Business Times - 27 Apr 2010
Again, Obama shows that he prefers evolutionary change
By LEON HADAR
DURING a much anticipated speech in New York last week, US President Barack Obama made a push for Wall Street reform just as the US Senate was preparing to debate legislation on overhauling the financial regulatory system.
Against the backdrop of the recent fraud charges by the Securities and Exchange Commission (SEC) against financial giant Goldman Sachs, some pundits expected Mr Obama to deliver a hard-hitting populist message against Wall Street, blaming the financial industry for the Great Recession, and calling on an angry American public to support the White House and the Democrats in their efforts to impose tough regulations on the greedy bankers.
Listening to President Obama in the audience estimated to be 700 at Cooper Union in lower Manhattan (a venue just a short ride from Wall Street) were America's top financial leaders, including much-disparaged Goldman Sachs chief Lloyd Blankfein and bank president Gary Cohn, who were sitting just a few metres from the speaker. Other Wall Street figures such as Robert Diamond of Barclays and Paul Calello of Credit Suisse were also present.
But Mr Obama didn't sound at all like a fiery populist who was anxious to pick a fight with the bankers. This must have disappointed progressive critics of Wall Street in his own Democratic Party while it must have eased the concerns among members of the financial industry and their allies on Capitol Hill.
Instead, he seemed to be appealing for their support. 'I am here today because I want to urge you to join us instead of fighting us in this effort,' he said. 'I am here because I believe that these reforms are, in the end, not only in the best interest of our country, but in the best interest of our financial sector.'
The Democratic president has never challenged the free-market principles that continue to guide the American economy and has many friends and political allies in Wall Street, which remains an important source of financial contributions to the Democratic Party.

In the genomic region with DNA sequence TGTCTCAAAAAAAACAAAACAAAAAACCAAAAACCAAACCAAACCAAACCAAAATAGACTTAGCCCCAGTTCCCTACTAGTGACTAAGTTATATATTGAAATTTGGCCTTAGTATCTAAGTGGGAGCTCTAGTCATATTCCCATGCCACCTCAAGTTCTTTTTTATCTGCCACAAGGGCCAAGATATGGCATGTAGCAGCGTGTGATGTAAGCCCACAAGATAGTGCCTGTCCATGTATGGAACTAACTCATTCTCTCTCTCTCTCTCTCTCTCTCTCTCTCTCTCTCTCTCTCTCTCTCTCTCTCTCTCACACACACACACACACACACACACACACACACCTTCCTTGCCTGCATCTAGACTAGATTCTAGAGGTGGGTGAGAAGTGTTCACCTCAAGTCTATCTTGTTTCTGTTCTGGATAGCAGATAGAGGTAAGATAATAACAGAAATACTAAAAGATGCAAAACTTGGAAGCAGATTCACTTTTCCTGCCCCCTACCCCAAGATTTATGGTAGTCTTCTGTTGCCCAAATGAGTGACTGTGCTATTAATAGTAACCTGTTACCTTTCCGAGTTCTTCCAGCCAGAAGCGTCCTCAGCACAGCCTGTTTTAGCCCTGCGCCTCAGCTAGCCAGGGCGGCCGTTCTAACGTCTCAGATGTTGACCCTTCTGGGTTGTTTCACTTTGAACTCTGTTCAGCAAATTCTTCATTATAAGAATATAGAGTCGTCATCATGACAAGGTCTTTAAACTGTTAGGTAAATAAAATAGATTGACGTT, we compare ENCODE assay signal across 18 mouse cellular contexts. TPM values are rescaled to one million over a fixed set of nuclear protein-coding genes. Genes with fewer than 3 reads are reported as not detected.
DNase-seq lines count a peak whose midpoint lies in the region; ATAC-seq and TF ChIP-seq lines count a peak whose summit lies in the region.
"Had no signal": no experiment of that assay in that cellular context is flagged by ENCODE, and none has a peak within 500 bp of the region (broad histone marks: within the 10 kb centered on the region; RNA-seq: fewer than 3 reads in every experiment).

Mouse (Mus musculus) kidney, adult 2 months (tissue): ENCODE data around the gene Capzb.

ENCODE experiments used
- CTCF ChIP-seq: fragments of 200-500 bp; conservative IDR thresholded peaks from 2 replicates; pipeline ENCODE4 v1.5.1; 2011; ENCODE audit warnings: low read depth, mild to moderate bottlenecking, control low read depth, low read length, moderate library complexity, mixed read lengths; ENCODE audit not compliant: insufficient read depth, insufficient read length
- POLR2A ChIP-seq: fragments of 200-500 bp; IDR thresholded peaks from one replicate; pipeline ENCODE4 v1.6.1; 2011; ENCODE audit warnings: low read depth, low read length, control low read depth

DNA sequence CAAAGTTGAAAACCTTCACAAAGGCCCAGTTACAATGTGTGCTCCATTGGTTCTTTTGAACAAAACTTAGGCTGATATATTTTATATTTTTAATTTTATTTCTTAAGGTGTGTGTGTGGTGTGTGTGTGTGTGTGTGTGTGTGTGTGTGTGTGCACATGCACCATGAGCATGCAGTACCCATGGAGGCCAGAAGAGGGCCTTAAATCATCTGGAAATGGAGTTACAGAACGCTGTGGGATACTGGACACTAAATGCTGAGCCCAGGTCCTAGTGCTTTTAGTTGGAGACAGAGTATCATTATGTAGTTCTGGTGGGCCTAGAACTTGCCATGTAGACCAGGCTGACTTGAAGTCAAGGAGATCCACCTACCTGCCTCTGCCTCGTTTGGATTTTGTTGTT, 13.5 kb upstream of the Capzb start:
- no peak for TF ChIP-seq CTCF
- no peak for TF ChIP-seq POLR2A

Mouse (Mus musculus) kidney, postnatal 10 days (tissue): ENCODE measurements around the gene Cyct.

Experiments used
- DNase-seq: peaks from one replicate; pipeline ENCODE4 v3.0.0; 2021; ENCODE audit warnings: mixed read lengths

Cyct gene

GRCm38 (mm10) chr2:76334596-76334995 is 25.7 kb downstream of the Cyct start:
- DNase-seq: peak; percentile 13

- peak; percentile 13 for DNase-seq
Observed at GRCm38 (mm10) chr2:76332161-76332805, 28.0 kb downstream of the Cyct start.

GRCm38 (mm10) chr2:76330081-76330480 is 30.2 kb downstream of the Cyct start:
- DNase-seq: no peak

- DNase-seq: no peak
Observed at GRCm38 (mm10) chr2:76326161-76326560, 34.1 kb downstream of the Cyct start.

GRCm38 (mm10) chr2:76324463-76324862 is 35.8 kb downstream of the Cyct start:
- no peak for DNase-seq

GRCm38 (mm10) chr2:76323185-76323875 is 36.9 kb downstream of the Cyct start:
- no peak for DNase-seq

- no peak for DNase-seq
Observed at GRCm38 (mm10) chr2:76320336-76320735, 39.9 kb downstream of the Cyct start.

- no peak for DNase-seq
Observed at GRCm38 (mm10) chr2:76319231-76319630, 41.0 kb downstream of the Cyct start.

Hence Mr Obama insisted that his criticism was aimed at only a few bankers and that the proposed set of reforms of financial regulation would benefit both Wall Street and Main Street in the long run.
'Some - and let me be clear, not all, but some - on Wall Street forgot that behind every dollar traded or leveraged, there's a family looking to buy a house, or pay for an education, open a business, save for retirement. What happens on Wall Street has real consequences across the country - across our economy,' Mr Obama said.
The president's other audience was back in Washington, where efforts were continuing to come up with a compromise bill on financial regulatory reform that, unlike the healthcare reform legislation, enjoys broad public support.
A recent Pew poll shows that 61 per cent of Americans want financial reform. Financial firms are so unpopular with Americans and with elected representatives in Washington that even the most conservative Republican would find it difficult to fight the bill proposed by the Democrats.
The legislation introduces limits on the risks that banks take; reforms for executive compensation; new transparency rules for derivatives and other complicated financial instruments; a new consumer protection agency; and more incentives for giving shareholders more power in the financial system.
And the bill proposes the creation of a fund with money collected from banks to help dismantle large institutions on the brink of collapse without the need to resort to federal bailouts. 'The goal is to make certain that taxpayers are never again on the hook because a firm is deemed too big to fail,' President Obama said.
As he charged in his speech, the financial industry's lobbyists were out to block the legislation. 'I'm sure that some of these lobbyists worked for you, and they're doing what they are being paid to do,' Mr Obama told the audience. 'But I'm here today specifically, when I speak to the titans of industry here, because I want to urge you to join us, instead of fighting us in this effort,' he added.
President Obama and the Democrats recognise that the power of these lobbyists was limited and that the Republicans were not in a position to torpedo the proposed legislation. Several Republican senators have already indicated that they would support some version of the current Democratic bill, which will provide the Democrats with more than the 60 votes they need in the Senate to pass the bill.
It's going to be the kind of change favoured by President Obama - that will be supported by almost everyone on Capitol Hill and in Wall Street and Main Street.
Indeed, his address in New York demonstrated once again that whether by conviction or by temperament, Mr Obama is not a bomb thrower. When it comes to either Washington or Wall Street, he is basically a proponent of evolutionary change - as opposed to radical reform.
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